Yost's leadership has Royals in good position
Though postseason run ended shy of championship, club needed taste of success
It's been eight days since Pablo Sandoval gloved Salvador Perez's foul pop, fell on his back staring at the heavens and the Royals' Cinderella season was over.
"And it still stings to come that close and not win it," Kansas City skipper Ned Yost said over the phone Thursday from his LaGrange, Ga., home. "Even with two outs in the ninth inning and nobody on, I felt very strongly we were going to win."
But it didn't happen.
With an incredible, if not historic, relief performance from Madison Bumgarner, the Giants held off the Royals, 3-2, in Game 7 and left Kauffman Stadium with their third World Series title in five seasons.
In the ninth inning, with the tying run just 90 feet away and two out, the Panda caught Perez's ball near third base to end Kansas City's dream.
Since, the 60-year-old Yost, who lifted the Royals from the depths of perennial losing, has undergone basal cell carcinoma surgery on his nose and returned to his 700-acre Georgia spread.
Yost said rehashing the season has dominated most of his thinking, except "for working on the farm, catching up with the family and doing a little deer hunting. I'm going to fly to New York on Friday for the Gold Glove banquet -- I got three guys [Alex Gordon, Eric Hosmer and Perez] getting them."
"You know, it takes two or three weeks before you can get relaxed after something like that World Series."
If ever. No matter how hard he tries, Yost just can't shake visions of that deciding and fateful ninth inning in Game 7.
In the ninth, with two out and Bumgarner once again virtually invincible, Giants center fielder Gregor Blanco let Gordon's certain-to-be single skip by him, and left fielder Juan Perez bobbled and dropped the ball once he'd chased it down on the warning track.
Gordon sped to third base but was held up by coach Mike Jirschele. The runner stayed put, not forcing shortstop Brandon Crawford, who took the relay throw from the outfield, to make a perfect throw to home plate.
Jirschele said Gordon would have been out, and the runner agreed. That's good enough for Yost.
"It was a good hold," said Gordon, who'll certainly be asked the same question when he gets to New York this weekend. "They would have gotten me with plenty of time."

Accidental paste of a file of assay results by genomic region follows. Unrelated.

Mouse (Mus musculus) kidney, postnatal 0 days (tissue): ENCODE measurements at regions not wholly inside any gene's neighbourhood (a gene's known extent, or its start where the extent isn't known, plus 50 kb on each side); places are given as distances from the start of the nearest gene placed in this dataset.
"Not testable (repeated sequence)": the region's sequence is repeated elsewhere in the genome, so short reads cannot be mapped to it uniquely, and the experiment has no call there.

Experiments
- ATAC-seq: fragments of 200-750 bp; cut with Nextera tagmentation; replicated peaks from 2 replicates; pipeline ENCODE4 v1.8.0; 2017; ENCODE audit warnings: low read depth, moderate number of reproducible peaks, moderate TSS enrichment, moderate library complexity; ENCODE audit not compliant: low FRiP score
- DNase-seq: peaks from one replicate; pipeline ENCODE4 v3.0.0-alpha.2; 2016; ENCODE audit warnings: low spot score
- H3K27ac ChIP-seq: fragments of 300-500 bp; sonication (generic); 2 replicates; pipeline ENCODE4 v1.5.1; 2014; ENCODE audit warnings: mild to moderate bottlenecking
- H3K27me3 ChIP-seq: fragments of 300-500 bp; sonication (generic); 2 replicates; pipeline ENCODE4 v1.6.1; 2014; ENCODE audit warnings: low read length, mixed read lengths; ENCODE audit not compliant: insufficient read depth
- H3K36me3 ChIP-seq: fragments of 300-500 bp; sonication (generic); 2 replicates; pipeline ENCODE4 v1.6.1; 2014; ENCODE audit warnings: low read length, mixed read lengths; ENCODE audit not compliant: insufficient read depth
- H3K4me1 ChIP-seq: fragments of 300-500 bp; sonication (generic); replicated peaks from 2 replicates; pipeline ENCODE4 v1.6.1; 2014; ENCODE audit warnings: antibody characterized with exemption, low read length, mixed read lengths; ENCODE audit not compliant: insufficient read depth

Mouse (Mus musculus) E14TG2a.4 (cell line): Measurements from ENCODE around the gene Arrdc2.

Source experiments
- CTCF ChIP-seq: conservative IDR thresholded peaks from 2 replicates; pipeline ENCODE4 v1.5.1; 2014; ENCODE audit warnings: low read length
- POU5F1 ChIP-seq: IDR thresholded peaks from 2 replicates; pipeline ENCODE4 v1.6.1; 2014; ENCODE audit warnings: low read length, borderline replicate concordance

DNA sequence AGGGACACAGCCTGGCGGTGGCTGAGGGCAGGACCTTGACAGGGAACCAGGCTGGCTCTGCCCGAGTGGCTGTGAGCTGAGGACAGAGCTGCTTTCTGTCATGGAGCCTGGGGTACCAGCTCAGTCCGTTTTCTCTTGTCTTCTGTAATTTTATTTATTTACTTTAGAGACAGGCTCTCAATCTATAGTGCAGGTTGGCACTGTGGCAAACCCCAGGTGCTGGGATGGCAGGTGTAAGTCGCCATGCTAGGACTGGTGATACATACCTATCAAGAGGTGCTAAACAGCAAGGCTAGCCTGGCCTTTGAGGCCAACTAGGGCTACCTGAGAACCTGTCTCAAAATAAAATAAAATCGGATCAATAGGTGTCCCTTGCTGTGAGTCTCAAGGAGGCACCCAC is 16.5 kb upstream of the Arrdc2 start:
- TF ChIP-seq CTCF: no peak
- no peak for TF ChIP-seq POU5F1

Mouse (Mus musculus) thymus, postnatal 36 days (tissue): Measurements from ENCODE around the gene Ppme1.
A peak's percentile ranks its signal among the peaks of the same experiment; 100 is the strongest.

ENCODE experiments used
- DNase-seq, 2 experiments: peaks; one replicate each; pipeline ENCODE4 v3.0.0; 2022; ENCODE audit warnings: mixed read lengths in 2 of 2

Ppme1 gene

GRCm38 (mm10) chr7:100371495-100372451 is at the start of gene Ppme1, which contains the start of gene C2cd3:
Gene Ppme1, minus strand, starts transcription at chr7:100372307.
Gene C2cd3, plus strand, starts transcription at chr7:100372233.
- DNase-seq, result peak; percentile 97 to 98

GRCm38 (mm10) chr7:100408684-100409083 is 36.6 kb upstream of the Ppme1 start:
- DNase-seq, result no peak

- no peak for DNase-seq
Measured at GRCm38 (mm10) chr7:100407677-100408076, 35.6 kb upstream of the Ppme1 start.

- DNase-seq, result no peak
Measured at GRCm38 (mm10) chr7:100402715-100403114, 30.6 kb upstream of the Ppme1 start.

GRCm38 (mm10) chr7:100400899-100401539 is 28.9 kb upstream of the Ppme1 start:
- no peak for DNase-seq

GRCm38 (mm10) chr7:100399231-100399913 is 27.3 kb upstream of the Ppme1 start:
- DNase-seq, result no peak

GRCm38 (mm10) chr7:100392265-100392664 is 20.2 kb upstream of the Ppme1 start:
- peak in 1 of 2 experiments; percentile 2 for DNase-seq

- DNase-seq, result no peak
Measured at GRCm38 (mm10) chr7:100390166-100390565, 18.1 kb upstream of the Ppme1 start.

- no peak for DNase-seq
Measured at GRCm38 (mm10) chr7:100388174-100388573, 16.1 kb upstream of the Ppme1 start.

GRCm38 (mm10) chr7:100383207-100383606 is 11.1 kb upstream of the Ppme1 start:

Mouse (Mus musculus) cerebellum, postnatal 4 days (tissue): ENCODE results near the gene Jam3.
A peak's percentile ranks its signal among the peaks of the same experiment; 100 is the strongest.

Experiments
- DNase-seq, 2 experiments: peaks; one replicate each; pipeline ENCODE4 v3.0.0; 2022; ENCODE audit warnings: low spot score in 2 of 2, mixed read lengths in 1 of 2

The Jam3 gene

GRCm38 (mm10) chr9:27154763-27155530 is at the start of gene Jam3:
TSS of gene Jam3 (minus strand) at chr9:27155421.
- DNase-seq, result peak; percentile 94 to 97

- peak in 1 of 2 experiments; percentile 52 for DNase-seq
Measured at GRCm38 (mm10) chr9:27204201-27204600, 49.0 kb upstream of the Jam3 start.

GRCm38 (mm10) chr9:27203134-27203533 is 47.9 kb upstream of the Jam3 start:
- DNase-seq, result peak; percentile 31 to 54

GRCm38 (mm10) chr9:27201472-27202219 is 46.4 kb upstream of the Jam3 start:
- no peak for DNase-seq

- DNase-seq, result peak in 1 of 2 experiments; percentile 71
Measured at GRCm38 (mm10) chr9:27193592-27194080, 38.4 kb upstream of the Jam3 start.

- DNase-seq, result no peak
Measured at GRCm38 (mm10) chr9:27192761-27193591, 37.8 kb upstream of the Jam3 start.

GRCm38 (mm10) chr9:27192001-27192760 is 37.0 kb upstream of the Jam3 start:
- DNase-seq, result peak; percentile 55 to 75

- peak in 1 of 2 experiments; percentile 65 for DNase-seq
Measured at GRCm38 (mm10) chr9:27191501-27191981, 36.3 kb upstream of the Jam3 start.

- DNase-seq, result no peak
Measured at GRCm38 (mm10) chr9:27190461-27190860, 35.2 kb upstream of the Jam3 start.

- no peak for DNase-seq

Yost said: "Gordy gets the hit, they're bobbling the ball around, he's at third and I say to myself, 'Here we go, here we go.'
"And then the popup to Sandoval hit me hard, and I thought, 'Hey, what's going on here? We're supposed to win this thing.'
"Yes, it was a magical postseason for us, but I sure would've liked to have won it."
The Royals, who hadn't been to the postseason since winning the World Series in 1985, played well much of 2014, but they were inconsistent.
They settled for an American League Wild Card berth. In the one-game showdown with Oakland, Kansas City won, 9-8, in 12 innings, after falling behind the A's, 7-3, after six and being in an 8-7 hole in the 12th.
"In the middle of that Wild Card Game, all of a sudden, they knew they were going to win," Yost said Thursday. "The intensity, the passion, the focus they had. I looked at them in the dugout and knew they weren't going to be beat.
"After that, from the midway point of that game, their confidence went through the roof. They knew they had what it takes to go deep into the playoffs."
After disposing of Oakland, the Royals swept the Angels, the team which had Major League Baseball's best 2014 record, then swept the Orioles to give their long-starved fans a World Series for the first time in 29 years.
"They flipped the switch and became completely different players than they had been all year long," Yost said. "They were totally energized throughout the entire playoffs -- the energy they had in the clubhouse, the energy they played the game with, it was amazing to watch.
"All year long, I didn't see the intensity and the focus they had during the month of the playoffs. It was amazing. They just rose to the occasion and brought their A-game, which they never had before. I always knew it was there, but had never seen it until the playoffs."
After all the dreadful losing seasons, Yost deserves enormous credit for changing the Royals' clubhouse culture.
"I was fortunate to watch Bobby Cox do it in Atlanta during my years [1991-2002] on his staff," said Yost. "My first year there, the Braves were dead last. Then, all of a sudden, the young kids who'd been in the big leagues for a couple of years, and boom! They started winning."
In Milwaukee, where Yost managed for six years (2003-08), the Brewers went from a 106-loss season to become a contender.
"I knew this was a special group in Kansas City, and it would take time and patience," Yost said. "I had to allow them to become comfortable in the Major Leagues.
"I consider myself a really good developer of young talent. But to go from a developing mode to winning mode, that's where my coaches really helped me this year -- being able to separate the two."
Said general manager Dayton Moore: "The one thing about Ned is he lets the coaches coach, and he gives them a lot of autonomy in their areas to make decisions and set the structure for the players, and that's a sign of a secure leader that allows the people to do their jobs."
Yost learned firsthand from Hall of Famer Cox the season following a great year is difficult, especially for the manager. The players often forget what it took to accomplish what they did the previous year.
"This is such a special group of kids, I don't believe that will be a problem," said Yost. "They came so close this year and didn't get it. They're going to show up next spring with the intent of getting that.
"It's going to be a lot easier, because they have that carrot in front of them. It's not going to be that hard to get them focused again."
And maybe their wild ride won't end 90 feet away.